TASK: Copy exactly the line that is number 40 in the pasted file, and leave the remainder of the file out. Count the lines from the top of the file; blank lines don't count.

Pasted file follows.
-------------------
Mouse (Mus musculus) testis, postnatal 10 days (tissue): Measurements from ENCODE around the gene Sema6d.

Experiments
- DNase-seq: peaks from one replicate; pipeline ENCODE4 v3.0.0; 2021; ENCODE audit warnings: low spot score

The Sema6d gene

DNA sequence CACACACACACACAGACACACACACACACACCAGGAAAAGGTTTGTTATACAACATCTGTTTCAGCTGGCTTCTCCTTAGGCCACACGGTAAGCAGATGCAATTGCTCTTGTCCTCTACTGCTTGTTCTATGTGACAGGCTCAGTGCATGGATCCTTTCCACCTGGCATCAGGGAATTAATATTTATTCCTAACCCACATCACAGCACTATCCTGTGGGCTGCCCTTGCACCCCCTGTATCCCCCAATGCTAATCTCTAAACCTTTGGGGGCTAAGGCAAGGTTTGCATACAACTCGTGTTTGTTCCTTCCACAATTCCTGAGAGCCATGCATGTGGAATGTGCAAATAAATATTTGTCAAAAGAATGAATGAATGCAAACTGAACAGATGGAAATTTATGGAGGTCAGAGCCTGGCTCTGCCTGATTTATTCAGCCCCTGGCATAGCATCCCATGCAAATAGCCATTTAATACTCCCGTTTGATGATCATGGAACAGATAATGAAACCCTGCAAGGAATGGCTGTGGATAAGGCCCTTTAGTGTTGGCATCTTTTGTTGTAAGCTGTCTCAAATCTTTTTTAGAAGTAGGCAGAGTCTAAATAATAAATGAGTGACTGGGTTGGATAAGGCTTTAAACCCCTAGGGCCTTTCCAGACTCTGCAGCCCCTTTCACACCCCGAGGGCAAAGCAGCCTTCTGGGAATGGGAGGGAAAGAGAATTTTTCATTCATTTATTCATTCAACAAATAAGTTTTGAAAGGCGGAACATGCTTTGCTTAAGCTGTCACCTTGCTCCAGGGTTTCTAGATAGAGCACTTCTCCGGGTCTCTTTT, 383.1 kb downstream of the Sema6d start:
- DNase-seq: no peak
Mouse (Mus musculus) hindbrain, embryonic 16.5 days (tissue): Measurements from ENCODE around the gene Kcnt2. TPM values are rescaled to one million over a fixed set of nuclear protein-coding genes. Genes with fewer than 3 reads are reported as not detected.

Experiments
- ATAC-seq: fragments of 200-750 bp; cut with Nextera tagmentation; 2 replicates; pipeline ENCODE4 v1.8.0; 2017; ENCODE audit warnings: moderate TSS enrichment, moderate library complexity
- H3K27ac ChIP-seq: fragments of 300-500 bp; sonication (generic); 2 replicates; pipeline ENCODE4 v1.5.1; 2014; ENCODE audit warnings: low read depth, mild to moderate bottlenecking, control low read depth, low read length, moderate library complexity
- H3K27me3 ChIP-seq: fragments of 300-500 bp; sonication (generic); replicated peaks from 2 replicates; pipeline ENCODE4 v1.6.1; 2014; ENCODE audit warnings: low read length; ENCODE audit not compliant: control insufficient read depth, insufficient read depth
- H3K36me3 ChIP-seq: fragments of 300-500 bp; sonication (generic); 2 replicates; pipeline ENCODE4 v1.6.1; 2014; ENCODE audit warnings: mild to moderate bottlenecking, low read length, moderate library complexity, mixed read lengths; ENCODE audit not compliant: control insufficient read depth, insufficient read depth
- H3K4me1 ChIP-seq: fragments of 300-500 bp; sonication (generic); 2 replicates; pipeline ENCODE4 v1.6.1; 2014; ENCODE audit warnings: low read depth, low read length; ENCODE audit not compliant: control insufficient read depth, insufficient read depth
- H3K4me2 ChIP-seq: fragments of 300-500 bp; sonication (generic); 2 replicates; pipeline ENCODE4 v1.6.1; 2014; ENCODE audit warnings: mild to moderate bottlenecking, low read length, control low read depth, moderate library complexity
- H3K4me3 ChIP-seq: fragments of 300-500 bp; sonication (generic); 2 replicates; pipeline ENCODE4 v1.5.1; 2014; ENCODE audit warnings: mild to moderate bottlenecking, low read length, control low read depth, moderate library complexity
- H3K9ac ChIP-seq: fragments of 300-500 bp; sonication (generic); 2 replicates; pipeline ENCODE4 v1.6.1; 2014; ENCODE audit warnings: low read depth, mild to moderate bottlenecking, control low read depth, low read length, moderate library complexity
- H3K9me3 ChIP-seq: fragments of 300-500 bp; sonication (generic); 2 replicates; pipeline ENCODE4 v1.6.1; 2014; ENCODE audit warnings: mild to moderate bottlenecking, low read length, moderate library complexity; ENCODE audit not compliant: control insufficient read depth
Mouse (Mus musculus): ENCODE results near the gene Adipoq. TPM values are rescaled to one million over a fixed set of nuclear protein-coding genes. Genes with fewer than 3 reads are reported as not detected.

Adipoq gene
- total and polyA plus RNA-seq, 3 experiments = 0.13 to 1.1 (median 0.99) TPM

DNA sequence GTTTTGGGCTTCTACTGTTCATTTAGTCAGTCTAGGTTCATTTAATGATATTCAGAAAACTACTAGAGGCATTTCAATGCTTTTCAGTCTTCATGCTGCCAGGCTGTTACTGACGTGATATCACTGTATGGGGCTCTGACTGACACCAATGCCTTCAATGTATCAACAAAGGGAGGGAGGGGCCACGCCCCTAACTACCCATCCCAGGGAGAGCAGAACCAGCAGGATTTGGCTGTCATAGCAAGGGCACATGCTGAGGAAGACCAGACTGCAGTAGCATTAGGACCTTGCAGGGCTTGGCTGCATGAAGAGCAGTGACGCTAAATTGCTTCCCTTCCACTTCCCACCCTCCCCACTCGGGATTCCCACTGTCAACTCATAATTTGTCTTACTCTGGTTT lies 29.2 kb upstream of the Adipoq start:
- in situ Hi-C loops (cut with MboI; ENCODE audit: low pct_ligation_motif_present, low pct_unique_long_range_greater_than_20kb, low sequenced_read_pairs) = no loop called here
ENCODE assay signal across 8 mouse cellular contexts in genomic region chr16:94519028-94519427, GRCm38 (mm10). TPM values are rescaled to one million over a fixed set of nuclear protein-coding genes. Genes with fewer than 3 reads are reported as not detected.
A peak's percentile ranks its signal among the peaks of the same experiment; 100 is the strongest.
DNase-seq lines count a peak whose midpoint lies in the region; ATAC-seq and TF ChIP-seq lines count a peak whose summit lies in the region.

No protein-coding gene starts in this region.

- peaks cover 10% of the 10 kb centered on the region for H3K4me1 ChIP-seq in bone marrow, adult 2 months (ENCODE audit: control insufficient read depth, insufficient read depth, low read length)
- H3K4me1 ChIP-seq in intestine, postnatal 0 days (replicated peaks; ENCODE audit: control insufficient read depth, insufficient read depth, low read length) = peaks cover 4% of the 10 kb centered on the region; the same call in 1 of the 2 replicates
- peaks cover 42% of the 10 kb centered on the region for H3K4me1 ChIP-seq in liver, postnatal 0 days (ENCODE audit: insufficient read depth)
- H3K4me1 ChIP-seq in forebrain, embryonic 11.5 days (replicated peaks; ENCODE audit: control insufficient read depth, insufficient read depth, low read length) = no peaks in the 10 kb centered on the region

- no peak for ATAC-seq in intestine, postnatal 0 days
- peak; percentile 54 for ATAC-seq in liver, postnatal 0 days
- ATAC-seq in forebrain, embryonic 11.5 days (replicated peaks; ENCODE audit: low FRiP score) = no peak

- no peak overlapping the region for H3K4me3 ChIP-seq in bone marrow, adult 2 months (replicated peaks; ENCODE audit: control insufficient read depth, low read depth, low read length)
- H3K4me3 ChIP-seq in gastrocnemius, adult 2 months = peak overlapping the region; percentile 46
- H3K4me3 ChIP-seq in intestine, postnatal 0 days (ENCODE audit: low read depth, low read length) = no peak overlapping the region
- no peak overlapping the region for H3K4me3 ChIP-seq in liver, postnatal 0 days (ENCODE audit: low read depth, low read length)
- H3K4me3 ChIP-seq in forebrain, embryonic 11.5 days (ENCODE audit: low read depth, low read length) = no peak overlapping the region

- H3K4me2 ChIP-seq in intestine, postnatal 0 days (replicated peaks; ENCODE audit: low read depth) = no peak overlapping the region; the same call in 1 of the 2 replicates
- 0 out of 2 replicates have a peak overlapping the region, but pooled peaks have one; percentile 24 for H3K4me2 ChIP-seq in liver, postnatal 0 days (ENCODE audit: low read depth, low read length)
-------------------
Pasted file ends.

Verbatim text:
- 0 out of 2 replicates have a peak overlapping the region, but pooled peaks have one; percentile 24 for H3K4me2 ChIP-seq in liver, postnatal 0 days (ENCODE audit: low read depth, low read length)